HICL invests in fully operational projects that deliver steady returns and has made some big alterations to its holdings. The most notable of these was the recent purchase of a 36.6% stake in Affinity Water, the largest water-only company in England, which has 1.5 million customers in the south east of the country.

To pay for its recent acquisitions the company raised £260 million of new capital in March and a further £267.7 million in June. It has since announced an investment in the High Speed Rail project with a net funding requirement of £140 million, which suggests that there could be another capital raise before the end of the year.

Other major holdings include: the new Home Office HQ in Westminster, the Pinderfields and Pontefract Hospital in Yorkshire, the M1-A1 Link Road, and the Dutch High Speed Rail Link that connects Schiphol Airport to the Belgium border.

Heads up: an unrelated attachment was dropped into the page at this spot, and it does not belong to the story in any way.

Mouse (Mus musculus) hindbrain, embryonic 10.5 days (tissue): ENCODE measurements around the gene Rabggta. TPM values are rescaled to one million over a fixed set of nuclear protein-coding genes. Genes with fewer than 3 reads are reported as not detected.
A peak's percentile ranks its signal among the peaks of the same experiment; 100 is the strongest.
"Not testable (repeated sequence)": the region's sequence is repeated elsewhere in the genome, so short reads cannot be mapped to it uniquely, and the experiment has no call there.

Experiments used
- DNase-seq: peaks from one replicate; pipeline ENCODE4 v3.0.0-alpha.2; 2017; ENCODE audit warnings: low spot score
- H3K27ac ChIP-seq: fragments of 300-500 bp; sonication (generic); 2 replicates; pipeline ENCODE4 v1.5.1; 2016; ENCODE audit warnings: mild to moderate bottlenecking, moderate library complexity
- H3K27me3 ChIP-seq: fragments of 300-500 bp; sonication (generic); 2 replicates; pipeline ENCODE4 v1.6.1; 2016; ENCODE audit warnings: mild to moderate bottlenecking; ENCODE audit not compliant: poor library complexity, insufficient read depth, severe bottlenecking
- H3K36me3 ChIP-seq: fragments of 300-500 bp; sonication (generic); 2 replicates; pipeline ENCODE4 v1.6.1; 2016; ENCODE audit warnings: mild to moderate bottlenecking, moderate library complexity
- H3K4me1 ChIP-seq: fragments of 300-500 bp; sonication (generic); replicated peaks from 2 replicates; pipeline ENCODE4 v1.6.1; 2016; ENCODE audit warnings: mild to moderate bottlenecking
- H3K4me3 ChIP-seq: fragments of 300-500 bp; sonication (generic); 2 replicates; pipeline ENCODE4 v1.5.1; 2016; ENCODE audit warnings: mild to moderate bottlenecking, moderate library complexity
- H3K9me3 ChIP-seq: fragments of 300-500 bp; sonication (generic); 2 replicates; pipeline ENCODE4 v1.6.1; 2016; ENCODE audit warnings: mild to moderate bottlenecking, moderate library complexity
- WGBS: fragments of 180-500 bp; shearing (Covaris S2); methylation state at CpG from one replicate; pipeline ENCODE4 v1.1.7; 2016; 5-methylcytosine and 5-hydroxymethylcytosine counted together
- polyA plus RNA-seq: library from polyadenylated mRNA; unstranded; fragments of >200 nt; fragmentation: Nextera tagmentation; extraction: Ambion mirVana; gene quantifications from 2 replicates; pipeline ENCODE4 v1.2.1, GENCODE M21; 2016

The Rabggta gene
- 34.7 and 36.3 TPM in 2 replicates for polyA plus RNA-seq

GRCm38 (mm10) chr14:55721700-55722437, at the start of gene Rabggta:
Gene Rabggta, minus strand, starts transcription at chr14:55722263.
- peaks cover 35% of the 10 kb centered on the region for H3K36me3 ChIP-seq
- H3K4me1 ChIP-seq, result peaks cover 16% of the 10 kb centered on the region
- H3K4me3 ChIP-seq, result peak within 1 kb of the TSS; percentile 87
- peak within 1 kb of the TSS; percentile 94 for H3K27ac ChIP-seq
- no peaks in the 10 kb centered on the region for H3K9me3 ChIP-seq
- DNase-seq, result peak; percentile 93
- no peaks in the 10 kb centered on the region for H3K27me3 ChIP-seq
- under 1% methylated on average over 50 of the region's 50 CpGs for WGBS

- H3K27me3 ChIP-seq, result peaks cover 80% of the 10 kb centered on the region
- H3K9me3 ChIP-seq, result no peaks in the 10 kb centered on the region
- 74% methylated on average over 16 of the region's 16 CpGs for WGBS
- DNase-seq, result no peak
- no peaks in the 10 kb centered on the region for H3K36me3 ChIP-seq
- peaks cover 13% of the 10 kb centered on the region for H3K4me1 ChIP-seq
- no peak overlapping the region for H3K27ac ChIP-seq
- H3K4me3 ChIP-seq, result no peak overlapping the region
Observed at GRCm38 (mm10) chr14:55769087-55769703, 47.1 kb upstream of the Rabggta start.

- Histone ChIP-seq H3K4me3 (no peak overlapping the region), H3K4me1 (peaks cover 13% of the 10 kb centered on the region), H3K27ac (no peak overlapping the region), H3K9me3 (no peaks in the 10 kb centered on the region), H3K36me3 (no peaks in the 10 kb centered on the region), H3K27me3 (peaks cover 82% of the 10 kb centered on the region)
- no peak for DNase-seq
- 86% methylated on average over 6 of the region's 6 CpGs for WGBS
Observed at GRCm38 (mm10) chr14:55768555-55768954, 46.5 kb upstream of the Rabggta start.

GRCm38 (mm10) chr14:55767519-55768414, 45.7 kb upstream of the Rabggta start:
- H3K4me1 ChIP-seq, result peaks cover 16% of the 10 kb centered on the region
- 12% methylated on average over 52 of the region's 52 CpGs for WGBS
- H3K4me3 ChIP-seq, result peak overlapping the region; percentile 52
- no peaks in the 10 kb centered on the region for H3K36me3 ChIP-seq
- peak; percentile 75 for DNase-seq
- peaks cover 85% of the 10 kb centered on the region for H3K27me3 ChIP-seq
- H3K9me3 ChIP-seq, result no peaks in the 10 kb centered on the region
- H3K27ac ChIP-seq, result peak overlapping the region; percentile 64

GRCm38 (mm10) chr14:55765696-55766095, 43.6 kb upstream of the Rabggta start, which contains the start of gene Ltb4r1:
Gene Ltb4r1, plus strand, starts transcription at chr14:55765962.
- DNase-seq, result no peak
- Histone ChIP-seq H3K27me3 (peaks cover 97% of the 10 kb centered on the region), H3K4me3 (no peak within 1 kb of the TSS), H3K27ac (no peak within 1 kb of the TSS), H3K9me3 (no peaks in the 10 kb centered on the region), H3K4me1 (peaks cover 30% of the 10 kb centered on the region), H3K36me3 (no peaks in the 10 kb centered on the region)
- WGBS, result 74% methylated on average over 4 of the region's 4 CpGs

HICL is also on the buy list at Canaccord Genuity on account of its ‘superior long-term risk-adjusted returns, an ability to preserve capital and low correlation with other asset classes’. These attractions are further compounded by the strong income characteristics of the portfolio.

The fund has delivered a solid share price return of 60% over the last five years and is yielding an attractive 5.1% with quarterly dividends. Its current premium of 4% is about a third of the level it has averaged over the last 12 months, which could make it a good time to buy, although the extent of the recent changes warrant a certain degree of caution.

Numis have a core buy recommendation on International Public Partnerships (LON:INPP) (see fund of the month below) and 3i Infrastructure (LON:3IN).